Calvin Johnson opens up about concussions, painkillers in NFL

Calvin Johnson definitely had his long-term health in mind when he decided to retire in March at the age of 30.

In an interview with ESPN’s “E:60,” the former Lions receiver said he loved playing football and will miss the game, but grew tired of being in constant pain.

“I know where my body’s at, know how it feels, you know,” he said in an interview that will air Thursday night. “I know how it felt to one, get it to go every day. And to be out there actually doing it every day, you know — the pain to do it. So I’m just like — and you can’t take Toradol and pain medicine every day, you know. You got to give that stuff a rest, and that was one thing I wasn’t willing to do.”

Johnson said team doctors handed out painkillers such as Vicodin “like candy.” But even easier than obtaining prescription drugs was getting a concussion.

“Concussions happen,” he said. “If not on every play, then they happen like every other, every third play, you know. With all the helmet contact, guys hitting the ground, heads hitting ground. It’s simply when your brain touches your skull from the movement or the inertia, man. It’s simple to get a concussion, you know. I don’t know how many I’ve had over my career, you know, but I’ve definitely had my fair share.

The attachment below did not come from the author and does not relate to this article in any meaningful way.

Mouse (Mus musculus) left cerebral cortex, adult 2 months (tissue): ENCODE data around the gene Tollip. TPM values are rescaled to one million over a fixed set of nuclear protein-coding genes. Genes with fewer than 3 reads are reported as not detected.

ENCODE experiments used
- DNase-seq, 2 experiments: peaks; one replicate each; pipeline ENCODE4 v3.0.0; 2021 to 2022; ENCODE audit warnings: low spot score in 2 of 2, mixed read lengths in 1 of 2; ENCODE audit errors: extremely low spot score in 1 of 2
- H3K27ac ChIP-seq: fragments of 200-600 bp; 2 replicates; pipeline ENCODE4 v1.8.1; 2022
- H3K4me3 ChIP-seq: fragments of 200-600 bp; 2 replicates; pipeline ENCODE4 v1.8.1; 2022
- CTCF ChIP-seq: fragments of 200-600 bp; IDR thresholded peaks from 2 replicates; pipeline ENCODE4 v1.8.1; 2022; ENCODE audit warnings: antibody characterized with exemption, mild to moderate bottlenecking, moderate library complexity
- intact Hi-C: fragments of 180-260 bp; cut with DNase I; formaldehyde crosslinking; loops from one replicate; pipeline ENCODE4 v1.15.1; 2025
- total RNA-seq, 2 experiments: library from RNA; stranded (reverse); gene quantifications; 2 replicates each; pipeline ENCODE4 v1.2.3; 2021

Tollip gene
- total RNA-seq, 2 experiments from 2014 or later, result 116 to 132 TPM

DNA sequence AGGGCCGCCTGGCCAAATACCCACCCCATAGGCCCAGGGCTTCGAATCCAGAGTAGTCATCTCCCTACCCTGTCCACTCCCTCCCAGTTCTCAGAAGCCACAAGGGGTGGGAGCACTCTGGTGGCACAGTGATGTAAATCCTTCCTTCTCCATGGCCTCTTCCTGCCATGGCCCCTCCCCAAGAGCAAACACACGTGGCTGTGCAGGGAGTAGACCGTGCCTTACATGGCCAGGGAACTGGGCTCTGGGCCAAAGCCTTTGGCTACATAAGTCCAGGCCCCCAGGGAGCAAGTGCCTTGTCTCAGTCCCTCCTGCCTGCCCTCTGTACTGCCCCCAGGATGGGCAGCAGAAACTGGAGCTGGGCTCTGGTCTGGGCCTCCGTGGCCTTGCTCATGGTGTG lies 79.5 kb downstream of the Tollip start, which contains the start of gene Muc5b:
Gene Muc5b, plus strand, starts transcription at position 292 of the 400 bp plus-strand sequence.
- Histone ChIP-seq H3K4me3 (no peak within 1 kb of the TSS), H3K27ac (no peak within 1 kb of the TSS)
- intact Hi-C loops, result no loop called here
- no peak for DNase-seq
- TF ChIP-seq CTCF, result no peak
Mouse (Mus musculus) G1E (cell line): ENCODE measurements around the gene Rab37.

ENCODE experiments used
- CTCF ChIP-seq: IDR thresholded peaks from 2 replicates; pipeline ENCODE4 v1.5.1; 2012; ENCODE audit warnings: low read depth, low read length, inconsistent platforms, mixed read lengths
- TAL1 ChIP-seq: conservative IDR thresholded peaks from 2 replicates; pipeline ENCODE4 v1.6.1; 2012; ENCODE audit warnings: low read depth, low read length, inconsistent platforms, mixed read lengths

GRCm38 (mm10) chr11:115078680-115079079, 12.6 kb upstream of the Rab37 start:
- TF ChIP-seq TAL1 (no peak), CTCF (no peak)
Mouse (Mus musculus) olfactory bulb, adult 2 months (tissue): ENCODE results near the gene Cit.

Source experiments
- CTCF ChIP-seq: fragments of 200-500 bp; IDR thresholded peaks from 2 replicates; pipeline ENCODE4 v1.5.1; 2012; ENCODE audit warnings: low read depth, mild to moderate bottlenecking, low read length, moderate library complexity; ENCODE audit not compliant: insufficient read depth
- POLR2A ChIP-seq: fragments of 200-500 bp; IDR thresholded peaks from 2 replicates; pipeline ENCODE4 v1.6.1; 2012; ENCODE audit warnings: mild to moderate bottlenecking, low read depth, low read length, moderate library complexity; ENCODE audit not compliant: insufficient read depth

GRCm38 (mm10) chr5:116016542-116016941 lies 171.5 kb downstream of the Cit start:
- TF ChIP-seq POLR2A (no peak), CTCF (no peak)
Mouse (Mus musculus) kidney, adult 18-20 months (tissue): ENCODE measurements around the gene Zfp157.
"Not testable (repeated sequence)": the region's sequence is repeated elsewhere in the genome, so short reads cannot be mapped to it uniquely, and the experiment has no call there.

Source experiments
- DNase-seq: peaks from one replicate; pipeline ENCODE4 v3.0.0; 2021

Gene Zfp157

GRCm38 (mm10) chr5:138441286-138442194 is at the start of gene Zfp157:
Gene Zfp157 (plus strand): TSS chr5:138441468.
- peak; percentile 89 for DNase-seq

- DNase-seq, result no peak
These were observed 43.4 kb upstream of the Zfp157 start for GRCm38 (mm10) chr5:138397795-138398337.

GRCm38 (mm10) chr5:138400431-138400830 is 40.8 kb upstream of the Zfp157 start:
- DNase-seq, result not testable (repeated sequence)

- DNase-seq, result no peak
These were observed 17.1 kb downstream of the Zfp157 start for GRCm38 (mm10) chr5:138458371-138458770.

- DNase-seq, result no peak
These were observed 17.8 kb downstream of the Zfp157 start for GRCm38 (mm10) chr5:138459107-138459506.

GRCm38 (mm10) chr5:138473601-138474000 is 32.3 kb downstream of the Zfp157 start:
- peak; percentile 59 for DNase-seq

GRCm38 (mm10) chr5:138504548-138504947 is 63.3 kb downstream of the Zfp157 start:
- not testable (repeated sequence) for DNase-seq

“The team doctor, the team trainers, they work for the team. And I love ’em, you know. They’re some good people, you know. They want to see you do good,” he added. “But at the same time, they work for the team, you know. They’re trying to do whatever they can to get you back on the field and make your team look good. So if it’s not going to make the team look good, or if you’re not going to be on the field, then they’re trying to do whatever they can to make that happen.”

While his long-term health was the main factor in his decision, Johnson admitted Detroit’s lack of sustained success made it easier to walk away from the game. Johnson made the Pro Bowl six times during his nine-year career, but played in only two playoff games — losing in the wild-card round in both 2011 and 2014.

“If we would have been a contender, it would have been harder to let go,” said Johnson, who retired as the Lions’ leading receiver with 731 receptions for 11,619 yards and 83 touchdowns.

Source: MSN Sports

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